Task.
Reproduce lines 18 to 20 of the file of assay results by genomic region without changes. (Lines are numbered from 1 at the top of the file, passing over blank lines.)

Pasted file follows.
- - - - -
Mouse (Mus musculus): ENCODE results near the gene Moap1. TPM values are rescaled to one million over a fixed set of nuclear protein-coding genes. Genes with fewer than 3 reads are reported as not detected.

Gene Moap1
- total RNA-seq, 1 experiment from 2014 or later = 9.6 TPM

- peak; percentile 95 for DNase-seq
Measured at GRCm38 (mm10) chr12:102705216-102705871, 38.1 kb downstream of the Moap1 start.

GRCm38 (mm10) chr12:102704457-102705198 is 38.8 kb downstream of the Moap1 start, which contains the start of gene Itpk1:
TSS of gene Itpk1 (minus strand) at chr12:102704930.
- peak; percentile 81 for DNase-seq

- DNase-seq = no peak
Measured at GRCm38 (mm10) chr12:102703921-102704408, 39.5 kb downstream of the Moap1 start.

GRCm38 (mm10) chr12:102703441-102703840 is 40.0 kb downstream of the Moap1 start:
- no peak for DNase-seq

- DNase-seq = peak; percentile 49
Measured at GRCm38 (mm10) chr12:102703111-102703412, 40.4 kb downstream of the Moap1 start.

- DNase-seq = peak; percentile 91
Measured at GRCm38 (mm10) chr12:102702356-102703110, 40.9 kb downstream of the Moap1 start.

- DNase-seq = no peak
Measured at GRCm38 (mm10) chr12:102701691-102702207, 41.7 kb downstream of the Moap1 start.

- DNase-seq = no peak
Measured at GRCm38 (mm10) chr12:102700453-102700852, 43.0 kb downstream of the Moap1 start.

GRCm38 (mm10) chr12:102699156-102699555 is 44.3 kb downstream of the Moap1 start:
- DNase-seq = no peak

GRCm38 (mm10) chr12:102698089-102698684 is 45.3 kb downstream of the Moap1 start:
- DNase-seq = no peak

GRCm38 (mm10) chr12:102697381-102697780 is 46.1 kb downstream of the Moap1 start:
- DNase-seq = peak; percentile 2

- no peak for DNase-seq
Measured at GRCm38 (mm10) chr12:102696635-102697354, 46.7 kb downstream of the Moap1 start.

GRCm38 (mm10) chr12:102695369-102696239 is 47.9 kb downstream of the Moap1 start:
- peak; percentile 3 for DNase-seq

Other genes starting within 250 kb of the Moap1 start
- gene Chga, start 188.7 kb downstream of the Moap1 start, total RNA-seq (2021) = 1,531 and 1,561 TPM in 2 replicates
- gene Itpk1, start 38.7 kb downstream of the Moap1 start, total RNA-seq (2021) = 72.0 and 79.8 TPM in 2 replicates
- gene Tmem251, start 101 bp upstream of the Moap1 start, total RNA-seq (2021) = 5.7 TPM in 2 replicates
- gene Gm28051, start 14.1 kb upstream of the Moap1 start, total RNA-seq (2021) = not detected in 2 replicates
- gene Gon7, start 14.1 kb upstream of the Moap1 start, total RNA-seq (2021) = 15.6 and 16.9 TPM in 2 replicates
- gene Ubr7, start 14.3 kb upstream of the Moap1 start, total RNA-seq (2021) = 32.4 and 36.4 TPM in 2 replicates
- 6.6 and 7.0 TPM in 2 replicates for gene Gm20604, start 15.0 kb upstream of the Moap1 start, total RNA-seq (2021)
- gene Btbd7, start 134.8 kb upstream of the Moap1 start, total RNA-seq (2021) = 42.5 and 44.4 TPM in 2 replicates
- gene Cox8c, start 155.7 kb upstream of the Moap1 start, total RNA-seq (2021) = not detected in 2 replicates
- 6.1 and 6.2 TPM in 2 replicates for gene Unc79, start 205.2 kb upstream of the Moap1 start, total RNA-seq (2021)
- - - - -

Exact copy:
Measured at GRCm38 (mm10) chr12:102701691-102702207, 41.7 kb downstream of the Moap1 start.

- DNase-seq = no peak
Measured at GRCm38 (mm10) chr12:102700453-102700852, 43.0 kb downstream of the Moap1 start.